It bursts when you hook it up to the house, turn on the water, and try to use it to water your garden.
Learn from my mistake, friends. Always store your garden hose inside during the winter unless you want the freezing and thawing of winter to blow a hole in it the size of the Grand Canyon the following summer.
I figured it was time for an upgrade anyway. When we moved in, I bought a cheapest garden hose I could find because we only used it to water the new sod around the house, in theory.
Now that we are into gardening and almost being arrested for growing tomatoes in our front yard (no joke. Read the story on Lazy Budget Chef here), I figure we should buy a proper garden hose. I researched and found many garden hoses are made of PVC, which I do not want to leach into the water I use to grow my food.
Even more disturbing than PVC, is many garden hoses contain high levels of lead. Sometimes lead is used as stabilizer when making the plastic hose. Most often, the lead is in the brass fittings because adding lead to brass makes the brass millable.
Some experts say you shouldn’t drink from a garden hose containing lead or use it to fill a baby swimming pool and then say it is fine to use it when watering your vegetable garden.
That just doesn’t sound right to me.
We could use the water in the rain barrel to water the front garden but we’d still need some sort of soaker hose to attach to rain barrel. It’s more convenient to water the pots of mint and the self watering planter I made from a plastic storage tub on the back patio using a bucket drawn from the rain barrel anyway.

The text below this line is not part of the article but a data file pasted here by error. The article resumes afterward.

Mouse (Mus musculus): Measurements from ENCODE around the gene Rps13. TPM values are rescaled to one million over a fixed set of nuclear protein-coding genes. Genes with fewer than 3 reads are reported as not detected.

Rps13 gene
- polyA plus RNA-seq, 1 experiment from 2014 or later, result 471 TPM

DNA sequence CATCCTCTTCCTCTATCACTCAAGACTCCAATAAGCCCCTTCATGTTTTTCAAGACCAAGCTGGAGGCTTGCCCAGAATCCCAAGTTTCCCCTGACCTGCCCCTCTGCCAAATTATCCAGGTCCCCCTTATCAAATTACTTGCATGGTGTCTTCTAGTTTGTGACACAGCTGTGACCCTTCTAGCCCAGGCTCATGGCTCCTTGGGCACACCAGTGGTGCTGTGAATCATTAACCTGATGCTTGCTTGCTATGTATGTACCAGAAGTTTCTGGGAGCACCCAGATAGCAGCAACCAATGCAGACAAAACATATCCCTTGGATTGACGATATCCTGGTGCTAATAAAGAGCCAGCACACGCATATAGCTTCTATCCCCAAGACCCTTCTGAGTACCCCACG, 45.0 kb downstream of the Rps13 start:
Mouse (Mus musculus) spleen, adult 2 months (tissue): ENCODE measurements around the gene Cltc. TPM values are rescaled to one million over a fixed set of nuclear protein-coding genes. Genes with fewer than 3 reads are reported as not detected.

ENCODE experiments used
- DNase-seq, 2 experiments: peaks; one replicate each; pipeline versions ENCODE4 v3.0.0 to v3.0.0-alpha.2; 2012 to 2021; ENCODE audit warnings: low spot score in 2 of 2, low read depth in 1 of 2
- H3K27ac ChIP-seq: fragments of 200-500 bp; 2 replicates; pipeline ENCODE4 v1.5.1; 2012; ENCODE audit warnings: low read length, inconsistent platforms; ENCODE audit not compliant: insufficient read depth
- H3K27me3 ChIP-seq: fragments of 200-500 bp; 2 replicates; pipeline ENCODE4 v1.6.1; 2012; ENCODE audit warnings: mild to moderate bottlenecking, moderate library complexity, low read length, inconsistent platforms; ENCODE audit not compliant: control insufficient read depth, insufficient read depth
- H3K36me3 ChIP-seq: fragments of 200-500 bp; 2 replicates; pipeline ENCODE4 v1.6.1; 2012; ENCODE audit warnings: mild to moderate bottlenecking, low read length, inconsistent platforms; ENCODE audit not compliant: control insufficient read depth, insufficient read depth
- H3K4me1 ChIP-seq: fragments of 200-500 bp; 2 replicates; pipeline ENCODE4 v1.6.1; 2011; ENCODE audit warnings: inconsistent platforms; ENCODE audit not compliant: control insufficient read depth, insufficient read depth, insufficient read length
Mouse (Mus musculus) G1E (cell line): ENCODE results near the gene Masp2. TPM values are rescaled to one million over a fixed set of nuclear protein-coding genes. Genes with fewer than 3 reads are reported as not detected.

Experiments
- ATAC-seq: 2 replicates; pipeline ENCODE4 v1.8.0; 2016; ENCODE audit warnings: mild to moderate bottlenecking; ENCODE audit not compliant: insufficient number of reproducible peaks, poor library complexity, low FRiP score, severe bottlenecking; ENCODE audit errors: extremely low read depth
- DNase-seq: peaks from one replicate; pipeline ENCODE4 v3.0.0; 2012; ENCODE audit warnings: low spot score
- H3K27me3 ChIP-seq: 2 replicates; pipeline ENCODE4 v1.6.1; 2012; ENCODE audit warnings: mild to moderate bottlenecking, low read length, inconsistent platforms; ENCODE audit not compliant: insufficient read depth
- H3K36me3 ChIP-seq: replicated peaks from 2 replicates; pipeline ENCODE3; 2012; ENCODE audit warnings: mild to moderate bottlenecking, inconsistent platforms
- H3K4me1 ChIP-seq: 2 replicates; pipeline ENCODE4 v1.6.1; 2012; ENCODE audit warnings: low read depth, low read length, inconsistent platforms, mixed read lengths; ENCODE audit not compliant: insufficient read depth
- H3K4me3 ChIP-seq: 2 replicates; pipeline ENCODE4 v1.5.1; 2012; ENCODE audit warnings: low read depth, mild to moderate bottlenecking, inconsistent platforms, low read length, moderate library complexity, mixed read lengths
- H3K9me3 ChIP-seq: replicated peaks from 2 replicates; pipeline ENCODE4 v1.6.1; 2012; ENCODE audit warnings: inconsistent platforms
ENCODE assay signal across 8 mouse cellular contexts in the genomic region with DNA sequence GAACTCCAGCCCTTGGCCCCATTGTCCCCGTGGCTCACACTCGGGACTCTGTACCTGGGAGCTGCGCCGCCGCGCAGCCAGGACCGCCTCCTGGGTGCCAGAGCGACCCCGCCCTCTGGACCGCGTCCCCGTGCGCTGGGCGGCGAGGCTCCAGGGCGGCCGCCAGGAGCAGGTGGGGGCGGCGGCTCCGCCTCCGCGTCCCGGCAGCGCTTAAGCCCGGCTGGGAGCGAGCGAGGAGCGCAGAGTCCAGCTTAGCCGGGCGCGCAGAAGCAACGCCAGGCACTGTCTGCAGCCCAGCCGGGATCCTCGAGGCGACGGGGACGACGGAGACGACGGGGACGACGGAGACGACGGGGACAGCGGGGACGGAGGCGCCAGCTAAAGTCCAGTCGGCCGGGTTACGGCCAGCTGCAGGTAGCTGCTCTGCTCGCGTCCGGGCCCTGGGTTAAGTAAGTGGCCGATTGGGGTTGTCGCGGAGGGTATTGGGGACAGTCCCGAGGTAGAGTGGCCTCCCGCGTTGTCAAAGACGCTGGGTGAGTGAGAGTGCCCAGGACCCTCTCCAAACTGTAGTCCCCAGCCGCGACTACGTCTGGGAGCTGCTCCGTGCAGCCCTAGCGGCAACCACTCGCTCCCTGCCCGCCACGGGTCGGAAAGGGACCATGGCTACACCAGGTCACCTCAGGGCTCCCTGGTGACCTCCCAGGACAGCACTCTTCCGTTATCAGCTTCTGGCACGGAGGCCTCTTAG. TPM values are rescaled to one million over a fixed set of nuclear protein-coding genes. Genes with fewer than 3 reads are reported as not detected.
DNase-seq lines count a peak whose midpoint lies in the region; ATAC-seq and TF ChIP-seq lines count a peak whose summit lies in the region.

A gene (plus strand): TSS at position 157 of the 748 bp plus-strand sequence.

As you can see, the bitter melon has taken off!
Can you believe all this is growing from two measly seeds? We nicknamed her Audrey II.
My One Small Green Change for August is to buy a lead free garden hose.
Fortunately finding a lead free garden hose at a price that doesn’t break the bank was easier than I thought. I bought Colorite Element Green And Grow Lead Free Drinking Water Safe Water Hose. The coupling are stainless steel instead of brass. The hose is meets California’s strict standards on phthalate content, which means the hose is phthalate safe. The hose also meets the lead-free standard under the federal Safe Drinking Water Act.
Before you ask, yes I’m also going to store the hose in the garden during winter. I don’t need a repeat of this year’s hose explosion.
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